Warning over holiday deposit rules
Travel companies have been warned against mistreating unfortunate customers by relying on unenforceable deposit and payment demands.
A lack of awareness over how much can be retained when a traveller cancels a booking is widespread, according to the Competition and Markets Authority.
A company cannot automatically keep a large deposit if the customer cancels owing to unforeseen circumstances.
Such a contract may be unfair, even if written into terms and conditions.
For example, somebody may cancel a booking owing to illness or a family bereavement. If the travel company has plenty of time to re-sell the room or holiday, or if it becomes available at a peak time, then the company should refund the payment or a hefty deposit.
Any amount it charges should reflect its costs. If the company includes a blanket "non-refundable deposit" demand or cancellation fee in its terms and conditions then this could be an unfair contract, not legally binding, and unenforceable - even if the customer has signed it.
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Paul Latham, from the CMA - the UK's competition watchdog, said that as many as 50% of travel firms may not be fully aware of the rules. Many smaller firms may copy terms and conditions from others, potentially leading to a proliferation of unfair contracts.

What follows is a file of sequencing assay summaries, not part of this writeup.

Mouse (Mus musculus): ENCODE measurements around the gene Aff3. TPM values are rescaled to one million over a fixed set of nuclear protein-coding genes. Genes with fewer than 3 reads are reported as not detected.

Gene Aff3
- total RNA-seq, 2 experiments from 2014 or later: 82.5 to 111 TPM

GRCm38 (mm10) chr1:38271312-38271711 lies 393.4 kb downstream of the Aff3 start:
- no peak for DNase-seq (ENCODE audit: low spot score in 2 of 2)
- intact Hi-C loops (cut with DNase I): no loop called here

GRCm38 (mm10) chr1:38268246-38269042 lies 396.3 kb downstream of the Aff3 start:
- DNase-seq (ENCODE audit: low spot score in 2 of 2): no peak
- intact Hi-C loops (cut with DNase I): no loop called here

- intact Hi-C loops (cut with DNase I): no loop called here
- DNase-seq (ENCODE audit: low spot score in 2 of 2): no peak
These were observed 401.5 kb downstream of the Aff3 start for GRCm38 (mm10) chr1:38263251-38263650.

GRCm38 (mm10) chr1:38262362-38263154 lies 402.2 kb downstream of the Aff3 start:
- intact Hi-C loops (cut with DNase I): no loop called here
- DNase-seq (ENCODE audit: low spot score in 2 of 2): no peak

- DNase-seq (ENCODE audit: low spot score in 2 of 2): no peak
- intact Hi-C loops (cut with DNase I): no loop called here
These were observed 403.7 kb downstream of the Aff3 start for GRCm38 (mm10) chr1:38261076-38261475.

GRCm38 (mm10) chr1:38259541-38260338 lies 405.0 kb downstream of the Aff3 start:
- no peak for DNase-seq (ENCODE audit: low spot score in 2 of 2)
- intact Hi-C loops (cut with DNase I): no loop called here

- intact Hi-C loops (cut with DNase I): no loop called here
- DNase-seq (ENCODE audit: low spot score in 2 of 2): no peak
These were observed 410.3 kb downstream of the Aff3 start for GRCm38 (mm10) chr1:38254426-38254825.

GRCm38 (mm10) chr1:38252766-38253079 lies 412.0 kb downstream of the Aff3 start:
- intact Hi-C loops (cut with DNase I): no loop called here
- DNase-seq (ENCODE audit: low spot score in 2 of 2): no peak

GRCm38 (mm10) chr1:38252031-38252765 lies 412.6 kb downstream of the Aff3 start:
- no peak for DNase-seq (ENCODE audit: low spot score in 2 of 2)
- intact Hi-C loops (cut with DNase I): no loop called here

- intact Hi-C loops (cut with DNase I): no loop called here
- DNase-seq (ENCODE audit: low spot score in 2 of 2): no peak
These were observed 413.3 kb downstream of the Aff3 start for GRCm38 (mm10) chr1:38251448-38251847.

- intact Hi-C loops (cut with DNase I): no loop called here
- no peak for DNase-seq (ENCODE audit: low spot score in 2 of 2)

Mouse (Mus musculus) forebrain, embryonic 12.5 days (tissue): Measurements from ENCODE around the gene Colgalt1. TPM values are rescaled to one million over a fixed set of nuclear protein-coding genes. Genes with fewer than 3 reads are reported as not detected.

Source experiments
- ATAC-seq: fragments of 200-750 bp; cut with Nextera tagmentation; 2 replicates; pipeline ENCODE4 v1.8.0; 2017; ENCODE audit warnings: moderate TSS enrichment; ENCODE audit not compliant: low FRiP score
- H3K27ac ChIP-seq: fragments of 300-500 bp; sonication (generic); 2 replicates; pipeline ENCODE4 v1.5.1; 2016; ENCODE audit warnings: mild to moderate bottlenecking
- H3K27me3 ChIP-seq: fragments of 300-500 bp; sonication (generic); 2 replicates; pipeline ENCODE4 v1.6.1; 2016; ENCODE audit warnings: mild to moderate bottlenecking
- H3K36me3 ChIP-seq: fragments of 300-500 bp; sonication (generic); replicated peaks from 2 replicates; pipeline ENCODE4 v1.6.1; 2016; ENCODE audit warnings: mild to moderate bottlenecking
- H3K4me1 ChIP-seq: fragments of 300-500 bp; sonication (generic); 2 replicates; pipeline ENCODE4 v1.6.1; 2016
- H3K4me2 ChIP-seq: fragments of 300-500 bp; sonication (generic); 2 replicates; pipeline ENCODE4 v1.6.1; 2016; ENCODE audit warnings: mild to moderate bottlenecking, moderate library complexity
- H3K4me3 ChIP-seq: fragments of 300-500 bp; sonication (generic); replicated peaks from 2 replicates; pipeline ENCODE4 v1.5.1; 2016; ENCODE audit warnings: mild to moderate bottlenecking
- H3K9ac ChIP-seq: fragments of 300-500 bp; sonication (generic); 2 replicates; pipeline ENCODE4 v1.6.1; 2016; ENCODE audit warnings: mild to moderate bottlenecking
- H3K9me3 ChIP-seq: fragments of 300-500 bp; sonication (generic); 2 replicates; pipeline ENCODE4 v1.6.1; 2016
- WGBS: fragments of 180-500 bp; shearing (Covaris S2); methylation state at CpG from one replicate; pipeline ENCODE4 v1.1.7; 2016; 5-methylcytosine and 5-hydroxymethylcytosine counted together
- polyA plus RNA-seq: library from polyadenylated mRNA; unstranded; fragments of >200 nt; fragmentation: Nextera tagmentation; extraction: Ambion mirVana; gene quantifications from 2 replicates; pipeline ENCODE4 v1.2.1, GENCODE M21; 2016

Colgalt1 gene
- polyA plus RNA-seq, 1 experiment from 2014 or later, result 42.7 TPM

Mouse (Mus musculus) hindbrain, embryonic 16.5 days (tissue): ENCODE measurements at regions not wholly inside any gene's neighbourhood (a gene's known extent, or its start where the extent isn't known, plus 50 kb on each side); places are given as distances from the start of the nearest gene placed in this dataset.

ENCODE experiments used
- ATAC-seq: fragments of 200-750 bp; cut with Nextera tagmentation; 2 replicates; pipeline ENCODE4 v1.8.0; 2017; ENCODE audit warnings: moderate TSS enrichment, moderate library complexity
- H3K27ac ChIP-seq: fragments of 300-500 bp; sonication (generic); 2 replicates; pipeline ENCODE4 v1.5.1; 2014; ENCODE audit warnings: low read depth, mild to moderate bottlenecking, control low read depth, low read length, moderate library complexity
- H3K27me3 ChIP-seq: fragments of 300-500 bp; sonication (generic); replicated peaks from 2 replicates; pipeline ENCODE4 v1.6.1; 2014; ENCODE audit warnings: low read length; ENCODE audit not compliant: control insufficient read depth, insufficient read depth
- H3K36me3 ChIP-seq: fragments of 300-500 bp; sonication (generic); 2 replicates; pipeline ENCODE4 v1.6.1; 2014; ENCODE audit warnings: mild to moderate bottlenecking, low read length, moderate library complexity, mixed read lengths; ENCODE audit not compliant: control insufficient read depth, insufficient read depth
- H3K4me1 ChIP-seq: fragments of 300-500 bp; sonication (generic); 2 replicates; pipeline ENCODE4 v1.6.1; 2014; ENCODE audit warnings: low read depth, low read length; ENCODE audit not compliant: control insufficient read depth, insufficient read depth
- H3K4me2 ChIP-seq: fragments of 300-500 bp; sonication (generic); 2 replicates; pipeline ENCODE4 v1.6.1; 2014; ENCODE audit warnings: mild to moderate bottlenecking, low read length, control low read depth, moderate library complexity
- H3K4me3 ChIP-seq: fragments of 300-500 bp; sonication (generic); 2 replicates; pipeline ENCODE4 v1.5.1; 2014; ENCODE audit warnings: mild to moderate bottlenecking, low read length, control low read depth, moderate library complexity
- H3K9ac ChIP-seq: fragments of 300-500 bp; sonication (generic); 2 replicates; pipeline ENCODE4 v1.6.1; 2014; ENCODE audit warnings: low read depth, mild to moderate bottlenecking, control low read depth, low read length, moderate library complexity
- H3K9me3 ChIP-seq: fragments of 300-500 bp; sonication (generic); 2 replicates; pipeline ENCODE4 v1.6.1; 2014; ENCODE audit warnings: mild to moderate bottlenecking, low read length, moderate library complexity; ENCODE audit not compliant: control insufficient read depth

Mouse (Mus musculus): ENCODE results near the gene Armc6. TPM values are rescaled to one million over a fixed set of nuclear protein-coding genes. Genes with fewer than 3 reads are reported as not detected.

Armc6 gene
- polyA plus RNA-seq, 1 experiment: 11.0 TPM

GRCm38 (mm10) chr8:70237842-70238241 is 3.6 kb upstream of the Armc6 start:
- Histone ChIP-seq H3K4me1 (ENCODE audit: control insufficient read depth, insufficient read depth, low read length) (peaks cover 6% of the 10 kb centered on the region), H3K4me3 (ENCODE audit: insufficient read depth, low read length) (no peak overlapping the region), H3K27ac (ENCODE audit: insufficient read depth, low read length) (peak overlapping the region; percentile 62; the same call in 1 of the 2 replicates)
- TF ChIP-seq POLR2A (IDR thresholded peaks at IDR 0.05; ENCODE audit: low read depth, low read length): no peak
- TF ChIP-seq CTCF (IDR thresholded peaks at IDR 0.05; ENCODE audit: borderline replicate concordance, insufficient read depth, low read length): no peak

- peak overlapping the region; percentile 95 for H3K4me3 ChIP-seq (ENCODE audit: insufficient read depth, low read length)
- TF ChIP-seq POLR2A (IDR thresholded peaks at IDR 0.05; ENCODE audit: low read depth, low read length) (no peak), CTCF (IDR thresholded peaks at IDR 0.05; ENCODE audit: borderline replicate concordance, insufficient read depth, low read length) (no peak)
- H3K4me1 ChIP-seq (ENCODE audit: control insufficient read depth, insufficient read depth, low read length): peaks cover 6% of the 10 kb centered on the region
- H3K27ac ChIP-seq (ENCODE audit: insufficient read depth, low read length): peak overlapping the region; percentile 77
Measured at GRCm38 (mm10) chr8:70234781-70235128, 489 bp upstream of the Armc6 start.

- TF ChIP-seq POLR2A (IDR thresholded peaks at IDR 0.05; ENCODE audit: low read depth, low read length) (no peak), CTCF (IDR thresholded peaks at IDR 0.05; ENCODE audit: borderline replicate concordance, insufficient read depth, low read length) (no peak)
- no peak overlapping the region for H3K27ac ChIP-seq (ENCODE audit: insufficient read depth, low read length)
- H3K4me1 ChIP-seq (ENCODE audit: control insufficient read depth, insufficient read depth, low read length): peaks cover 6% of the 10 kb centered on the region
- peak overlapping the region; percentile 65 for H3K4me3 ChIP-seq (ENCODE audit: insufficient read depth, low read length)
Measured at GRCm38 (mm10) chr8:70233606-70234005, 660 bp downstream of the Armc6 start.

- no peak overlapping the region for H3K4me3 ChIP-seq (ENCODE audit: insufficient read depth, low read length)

The watchdog has no plans to launch an investigation into specific operators, but is working with travel trade bodies to raise awareness of the rules through its "small print, big difference" campaign.
On average, a family in the UK can spend up to £3,000 on holidays and travel each year.
The CMA wants customers to know that they do not always have to resort to travel insurance to retrieve deposits if they are forced to change their plans.
Anyone who believes they have been treated unfairly should contact the company involved, and can contact the Citizens Advice consumer helpline for guidance.
Ultimately, they might have to take their case to court.
It is not the first time the CMA has raised the issue of unfair contracts. In 2016, it gave a general warning to firms, and specifically wrote to wedding venue owners to remind them of their legal obligations.